Colorectal cancer prevention
You can take steps to reduce your risk of colorectal cancer. Through routine screenings, you can often stop colorectal cancer before it starts. Because of the many screening options available to suit your needs, colorectal cancer is considered one of the most preventable types today.
Many factors affect your risk for colorectal cancer and some lifestyle factors are within your control. Healthy dietary choices, regular physical activity, limiting alcohol consumption and quitting smoking are all preventive actions. If you’re ready to take charge of colorectal cancer prevention, talk with your doctor about your next steps.
Colorectal cancer screening
Following your doctor’s guidance on colorectal screening is one of the best ways to prevent colorectal cancer. If you have an average risk of colorectal cancer, the U.S. Preventive Services Task Force recommends starting colorectal screenings at 45.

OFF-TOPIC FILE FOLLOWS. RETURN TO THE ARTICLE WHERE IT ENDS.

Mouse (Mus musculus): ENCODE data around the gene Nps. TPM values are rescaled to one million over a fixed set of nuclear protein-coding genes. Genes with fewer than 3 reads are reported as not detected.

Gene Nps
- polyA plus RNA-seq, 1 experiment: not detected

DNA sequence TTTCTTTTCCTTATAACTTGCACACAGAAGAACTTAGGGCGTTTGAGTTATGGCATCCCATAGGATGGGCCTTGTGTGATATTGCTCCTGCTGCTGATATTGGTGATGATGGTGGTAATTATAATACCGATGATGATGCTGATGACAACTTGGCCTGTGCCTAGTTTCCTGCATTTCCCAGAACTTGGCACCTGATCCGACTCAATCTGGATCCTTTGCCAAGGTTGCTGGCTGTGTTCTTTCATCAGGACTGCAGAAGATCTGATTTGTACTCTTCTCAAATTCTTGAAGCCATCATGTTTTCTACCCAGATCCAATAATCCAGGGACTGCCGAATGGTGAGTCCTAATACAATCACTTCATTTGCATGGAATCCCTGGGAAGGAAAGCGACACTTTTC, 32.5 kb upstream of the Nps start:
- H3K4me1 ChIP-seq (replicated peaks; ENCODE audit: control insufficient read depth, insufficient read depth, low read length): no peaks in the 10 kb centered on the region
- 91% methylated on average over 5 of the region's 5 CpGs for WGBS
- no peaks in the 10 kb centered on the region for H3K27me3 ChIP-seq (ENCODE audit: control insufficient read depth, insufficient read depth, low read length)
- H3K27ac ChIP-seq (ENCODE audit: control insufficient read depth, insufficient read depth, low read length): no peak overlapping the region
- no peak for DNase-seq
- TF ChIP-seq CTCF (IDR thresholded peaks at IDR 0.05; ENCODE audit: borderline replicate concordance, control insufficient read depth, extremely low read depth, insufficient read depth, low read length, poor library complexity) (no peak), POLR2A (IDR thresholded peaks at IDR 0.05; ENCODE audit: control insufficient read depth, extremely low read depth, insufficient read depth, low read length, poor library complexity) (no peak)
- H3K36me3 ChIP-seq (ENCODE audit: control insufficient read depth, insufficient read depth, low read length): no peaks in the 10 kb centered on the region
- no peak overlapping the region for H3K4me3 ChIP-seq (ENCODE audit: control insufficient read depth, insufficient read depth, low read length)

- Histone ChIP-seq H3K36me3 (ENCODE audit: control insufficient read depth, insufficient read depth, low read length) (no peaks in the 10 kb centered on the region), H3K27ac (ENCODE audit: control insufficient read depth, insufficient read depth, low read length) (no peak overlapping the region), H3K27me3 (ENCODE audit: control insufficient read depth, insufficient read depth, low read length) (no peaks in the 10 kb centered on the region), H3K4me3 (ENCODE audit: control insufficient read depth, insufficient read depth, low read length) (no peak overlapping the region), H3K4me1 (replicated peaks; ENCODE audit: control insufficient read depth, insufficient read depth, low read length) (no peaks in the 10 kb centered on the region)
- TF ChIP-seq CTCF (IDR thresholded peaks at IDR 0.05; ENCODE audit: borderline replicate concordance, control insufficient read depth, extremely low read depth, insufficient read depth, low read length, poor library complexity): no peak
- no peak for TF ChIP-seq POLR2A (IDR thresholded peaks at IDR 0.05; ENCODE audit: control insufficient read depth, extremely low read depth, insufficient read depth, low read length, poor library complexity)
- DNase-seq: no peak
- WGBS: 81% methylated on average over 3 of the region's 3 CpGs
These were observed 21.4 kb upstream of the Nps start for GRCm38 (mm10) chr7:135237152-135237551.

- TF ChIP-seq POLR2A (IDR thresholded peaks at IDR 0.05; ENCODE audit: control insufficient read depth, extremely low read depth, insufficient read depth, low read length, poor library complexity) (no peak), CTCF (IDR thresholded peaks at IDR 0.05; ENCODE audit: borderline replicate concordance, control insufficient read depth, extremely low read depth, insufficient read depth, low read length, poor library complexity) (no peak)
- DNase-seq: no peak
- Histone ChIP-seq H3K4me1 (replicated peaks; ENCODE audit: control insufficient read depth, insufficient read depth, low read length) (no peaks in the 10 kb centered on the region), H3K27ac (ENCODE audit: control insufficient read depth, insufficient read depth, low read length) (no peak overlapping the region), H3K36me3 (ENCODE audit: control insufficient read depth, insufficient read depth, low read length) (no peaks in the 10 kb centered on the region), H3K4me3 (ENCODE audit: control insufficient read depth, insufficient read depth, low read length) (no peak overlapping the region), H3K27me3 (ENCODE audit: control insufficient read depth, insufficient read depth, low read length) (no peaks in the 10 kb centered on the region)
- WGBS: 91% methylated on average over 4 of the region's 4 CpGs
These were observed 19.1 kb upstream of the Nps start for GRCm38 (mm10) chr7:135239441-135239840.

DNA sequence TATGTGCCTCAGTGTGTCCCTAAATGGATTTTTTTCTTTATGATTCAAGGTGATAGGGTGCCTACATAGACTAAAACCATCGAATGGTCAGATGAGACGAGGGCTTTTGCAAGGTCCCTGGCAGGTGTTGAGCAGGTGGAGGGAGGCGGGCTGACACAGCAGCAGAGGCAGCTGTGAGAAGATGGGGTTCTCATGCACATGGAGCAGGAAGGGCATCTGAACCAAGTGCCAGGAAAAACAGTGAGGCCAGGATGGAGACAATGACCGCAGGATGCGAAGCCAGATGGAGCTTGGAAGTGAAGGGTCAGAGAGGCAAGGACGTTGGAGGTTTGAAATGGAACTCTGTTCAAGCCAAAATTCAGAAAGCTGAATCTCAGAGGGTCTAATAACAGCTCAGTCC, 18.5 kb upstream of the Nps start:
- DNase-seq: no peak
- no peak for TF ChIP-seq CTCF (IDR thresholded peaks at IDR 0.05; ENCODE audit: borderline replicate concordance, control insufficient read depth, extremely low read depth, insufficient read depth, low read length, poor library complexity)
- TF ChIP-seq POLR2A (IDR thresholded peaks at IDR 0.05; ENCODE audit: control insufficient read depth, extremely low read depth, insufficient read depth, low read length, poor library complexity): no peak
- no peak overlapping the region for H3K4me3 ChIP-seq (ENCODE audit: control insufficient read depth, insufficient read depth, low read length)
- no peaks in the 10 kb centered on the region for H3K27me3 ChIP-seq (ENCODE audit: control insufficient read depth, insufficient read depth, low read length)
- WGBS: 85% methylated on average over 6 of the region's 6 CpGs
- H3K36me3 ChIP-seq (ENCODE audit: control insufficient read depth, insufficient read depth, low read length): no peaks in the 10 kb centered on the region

From stool-based tests to endoscopic procedures like colonoscopy, the guidelines for screening include several options. How often you need screening will depend on which test you choose.
In general, the guidelines recommend the following timing for each type of screening test:
- gFOBT stool test: Annually
- FIT stool test: Annually
- DNA-FIT stool test: Every three years
- Colonoscopy: Every ten years
- Virtual colonoscopy: Every five years
- Flexible sigmoidoscopy: Every five years or every ten years when used with yearly FIT
If you have any factors that put you at a higher risk of colorectal cancer, you should talk with your doctor about starting screening sooner. People with risk factors often need screenings earlier and more often. They’re also more likely to need a specific screening type, usually a colonoscopy.